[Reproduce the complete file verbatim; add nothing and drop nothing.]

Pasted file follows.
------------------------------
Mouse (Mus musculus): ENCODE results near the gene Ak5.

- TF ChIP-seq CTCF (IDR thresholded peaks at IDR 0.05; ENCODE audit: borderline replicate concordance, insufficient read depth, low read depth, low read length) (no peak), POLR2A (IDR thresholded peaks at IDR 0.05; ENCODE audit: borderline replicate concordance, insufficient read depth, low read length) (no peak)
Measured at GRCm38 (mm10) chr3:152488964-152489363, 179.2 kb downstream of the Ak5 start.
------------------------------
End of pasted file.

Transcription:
Mouse (Mus musculus): ENCODE results near the gene Ak5.

- TF ChIP-seq CTCF (IDR thresholded peaks at IDR 0.05; ENCODE audit: borderline replicate concordance, insufficient read depth, low read depth, low read length) (no peak), POLR2A (IDR thresholded peaks at IDR 0.05; ENCODE audit: borderline replicate concordance, insufficient read depth, low read length) (no peak)
Measured at GRCm38 (mm10) chr3:152488964-152489363, 179.2 kb downstream of the Ak5 start.